The reverse-Galilean viewfinder, FIG. 2, so named because it makes use of one positive and one negative lens, as Galileo used in the first telescope. However, in reverse-Galilean viewfinders, the order of the lenses is reversed which minifies the image.
The Albada viewfinder as illustrated in FIG. 3 uses the same lenses of the reverse Galilean viewfinder, but adds a reflective coating to the concave surface of the negative lens to act as a magnifying mirror. Also a frame or reticle is formed on the interior surface of the positive lens, usually by metal deposition. Two superimposed images are formed, (1) the lenses refract transmitted light to create a minified image of the scene, and (2) some light reflects off of the reticle forward to the concave surface of the front lens, where it is reflected (and focused) rearward to the eye. The images of the scene, and of the reticle, appear to be superimposed at a comfortable viewing distance of about 10 feet.
In each of these types of prior art cameras which are represented in the accompanying drawings, FIGS. 1-3, the field of view of the viewfinder is represented in the vertical dimension as the space between the lines FOV(vf) and typical images seen therein are represented by FIGS. 1A, 2A and 3A, respectively.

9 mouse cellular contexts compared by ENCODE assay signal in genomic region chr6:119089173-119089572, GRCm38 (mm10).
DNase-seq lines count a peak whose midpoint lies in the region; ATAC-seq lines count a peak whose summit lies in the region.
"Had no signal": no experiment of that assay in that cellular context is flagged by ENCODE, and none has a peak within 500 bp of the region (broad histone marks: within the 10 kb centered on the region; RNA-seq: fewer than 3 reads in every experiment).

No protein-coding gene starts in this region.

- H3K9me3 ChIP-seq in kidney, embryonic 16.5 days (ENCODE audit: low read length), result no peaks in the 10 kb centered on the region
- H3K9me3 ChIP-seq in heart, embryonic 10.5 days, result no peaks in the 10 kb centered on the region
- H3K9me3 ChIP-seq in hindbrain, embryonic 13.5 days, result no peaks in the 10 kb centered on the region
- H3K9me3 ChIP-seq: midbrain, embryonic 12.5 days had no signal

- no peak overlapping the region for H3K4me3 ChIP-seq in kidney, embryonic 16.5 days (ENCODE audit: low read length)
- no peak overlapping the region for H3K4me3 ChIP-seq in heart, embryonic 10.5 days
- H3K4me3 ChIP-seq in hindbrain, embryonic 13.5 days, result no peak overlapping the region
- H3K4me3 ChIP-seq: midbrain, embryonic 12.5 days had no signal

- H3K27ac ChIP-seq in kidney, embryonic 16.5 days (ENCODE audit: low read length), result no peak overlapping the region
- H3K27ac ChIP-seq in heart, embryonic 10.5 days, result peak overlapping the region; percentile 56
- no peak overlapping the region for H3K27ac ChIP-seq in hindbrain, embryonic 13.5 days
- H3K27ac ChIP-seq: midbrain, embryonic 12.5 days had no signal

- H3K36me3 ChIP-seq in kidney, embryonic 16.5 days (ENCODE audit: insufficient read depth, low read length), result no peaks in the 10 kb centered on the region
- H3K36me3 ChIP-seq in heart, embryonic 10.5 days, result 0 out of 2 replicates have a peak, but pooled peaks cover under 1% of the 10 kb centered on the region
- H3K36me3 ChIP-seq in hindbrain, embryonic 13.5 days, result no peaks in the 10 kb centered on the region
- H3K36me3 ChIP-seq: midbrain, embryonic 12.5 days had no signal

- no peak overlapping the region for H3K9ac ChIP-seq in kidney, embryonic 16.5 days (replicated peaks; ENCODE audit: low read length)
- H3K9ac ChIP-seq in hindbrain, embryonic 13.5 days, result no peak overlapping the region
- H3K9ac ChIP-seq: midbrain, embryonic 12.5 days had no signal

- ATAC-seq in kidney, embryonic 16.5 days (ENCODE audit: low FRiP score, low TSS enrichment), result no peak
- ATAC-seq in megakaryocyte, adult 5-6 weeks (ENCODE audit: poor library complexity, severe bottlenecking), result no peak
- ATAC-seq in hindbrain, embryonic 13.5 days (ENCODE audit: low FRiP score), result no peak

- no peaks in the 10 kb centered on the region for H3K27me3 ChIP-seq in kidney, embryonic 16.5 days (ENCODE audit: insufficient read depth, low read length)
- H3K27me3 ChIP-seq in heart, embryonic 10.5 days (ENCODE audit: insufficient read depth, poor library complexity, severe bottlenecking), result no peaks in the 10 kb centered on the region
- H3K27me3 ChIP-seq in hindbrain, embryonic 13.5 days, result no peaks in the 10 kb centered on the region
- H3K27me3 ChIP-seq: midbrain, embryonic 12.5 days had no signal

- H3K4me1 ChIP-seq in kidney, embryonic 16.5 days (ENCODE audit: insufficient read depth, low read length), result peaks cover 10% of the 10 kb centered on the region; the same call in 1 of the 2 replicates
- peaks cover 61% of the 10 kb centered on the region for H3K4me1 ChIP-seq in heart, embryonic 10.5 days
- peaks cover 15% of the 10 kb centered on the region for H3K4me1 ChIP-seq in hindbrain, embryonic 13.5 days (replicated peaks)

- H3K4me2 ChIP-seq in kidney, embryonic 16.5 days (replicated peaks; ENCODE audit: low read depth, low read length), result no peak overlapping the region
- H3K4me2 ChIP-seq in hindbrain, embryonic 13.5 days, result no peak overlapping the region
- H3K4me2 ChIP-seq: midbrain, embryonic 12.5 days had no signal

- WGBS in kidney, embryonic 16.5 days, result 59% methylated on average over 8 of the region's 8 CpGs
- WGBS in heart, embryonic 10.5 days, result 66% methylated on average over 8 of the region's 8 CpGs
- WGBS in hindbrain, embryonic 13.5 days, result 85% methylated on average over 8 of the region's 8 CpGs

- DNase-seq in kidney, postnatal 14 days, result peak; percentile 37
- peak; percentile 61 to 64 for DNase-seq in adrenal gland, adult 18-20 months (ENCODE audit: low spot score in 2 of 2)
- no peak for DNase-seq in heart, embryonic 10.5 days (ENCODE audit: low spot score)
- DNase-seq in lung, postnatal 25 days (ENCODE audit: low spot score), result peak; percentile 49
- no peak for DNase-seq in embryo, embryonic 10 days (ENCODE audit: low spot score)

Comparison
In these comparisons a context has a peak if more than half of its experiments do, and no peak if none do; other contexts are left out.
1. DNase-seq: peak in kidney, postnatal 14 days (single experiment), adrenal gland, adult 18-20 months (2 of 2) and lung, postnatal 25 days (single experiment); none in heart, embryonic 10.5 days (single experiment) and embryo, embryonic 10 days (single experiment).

The field of view of the user's eye is, of course, larger than that of the camera viewfinder and is represented in these same figures in the vertical plane by the space between the lines FOV(eye).
Many cameras, including low cost point and shoot cameras provide zoom capability. For such applications, a reticle is even more important to accurately frame the photograph.
In the photo finishing business, a cropping aid is used which consists of a pair of planar right angled notched sheets which are movable to define a variable size exposure rectangle. These two sheets, determine the limits of the scene and crop the final reproduction. In certain complex lens type viewfinders similar planar masking devices have been used. This type of adjustment has not, heretofore, been applied to a lensless viewfinder.
The subject of this invention relates to a lensless optical viewfinder and camera with a lensless viewfinder which is not only low in cost but provides a reticle which is visible through the viewfinder when the photographer frames the portion of the scene which will appear in the processed picture. The user then can obtain properly framed photos as when using much more expensive cameras.
This is achieved in the preferred embodiment by employing two aligned openings in the camera case in the front and rear walls of the opaque hollow camera body.
The inner surface of the front opening in the camera body is surrounded by a concave mirror surface RC. On the inner surface of the rear wall of the body, surrounding the rear opening RO, is a rectangular frame defining the reticle.